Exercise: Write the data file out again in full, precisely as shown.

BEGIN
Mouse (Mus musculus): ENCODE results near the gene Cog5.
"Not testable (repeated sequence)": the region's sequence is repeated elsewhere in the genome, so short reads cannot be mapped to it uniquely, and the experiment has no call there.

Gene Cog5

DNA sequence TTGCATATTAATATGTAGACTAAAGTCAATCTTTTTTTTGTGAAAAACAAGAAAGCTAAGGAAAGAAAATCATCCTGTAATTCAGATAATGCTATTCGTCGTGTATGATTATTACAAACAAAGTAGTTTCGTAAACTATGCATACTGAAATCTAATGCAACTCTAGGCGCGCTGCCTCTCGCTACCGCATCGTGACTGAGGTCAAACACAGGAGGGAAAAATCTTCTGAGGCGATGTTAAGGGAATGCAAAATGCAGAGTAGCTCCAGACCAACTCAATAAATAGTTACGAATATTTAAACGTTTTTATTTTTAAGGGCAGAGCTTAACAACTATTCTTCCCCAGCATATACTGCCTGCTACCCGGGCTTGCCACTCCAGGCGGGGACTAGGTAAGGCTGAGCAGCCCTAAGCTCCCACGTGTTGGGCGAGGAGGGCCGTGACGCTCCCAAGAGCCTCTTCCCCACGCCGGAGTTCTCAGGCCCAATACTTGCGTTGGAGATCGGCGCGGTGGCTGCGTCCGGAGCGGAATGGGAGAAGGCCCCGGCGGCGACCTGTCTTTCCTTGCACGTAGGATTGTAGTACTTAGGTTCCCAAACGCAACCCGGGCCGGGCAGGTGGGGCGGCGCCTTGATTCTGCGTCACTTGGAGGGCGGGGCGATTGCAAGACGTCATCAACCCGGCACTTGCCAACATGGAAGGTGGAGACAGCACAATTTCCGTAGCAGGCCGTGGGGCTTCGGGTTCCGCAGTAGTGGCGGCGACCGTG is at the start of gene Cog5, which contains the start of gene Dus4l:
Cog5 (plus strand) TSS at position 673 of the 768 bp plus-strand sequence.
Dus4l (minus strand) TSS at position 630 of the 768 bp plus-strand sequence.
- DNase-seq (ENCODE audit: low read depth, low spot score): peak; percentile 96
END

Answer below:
Mouse (Mus musculus): ENCODE results near the gene Cog5.
"Not testable (repeated sequence)": the region's sequence is repeated elsewhere in the genome, so short reads cannot be mapped to it uniquely, and the experiment has no call there.

Gene Cog5

DNA sequence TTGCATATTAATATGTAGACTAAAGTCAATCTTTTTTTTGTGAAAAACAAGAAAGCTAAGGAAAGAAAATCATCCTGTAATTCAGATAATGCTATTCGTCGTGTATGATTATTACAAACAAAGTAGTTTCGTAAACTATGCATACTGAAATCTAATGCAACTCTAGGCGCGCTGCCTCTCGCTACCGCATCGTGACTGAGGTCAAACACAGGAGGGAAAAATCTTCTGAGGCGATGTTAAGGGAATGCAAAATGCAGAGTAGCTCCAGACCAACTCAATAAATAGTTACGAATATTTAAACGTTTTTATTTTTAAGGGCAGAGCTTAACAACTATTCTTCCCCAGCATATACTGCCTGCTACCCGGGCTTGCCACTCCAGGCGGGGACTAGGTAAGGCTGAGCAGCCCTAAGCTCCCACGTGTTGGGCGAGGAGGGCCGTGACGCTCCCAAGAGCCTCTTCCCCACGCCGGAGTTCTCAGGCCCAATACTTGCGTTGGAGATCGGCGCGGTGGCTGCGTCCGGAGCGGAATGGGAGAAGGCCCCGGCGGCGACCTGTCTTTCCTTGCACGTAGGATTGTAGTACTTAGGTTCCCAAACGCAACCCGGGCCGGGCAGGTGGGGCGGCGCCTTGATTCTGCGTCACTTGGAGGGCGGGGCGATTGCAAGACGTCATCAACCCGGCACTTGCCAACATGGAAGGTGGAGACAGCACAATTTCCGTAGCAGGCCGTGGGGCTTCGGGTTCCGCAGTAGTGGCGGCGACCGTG is at the start of gene Cog5, which contains the start of gene Dus4l:
Cog5 (plus strand) TSS at position 673 of the 768 bp plus-strand sequence.
Dus4l (minus strand) TSS at position 630 of the 768 bp plus-strand sequence.
- DNase-seq (ENCODE audit: low read depth, low spot score): peak; percentile 96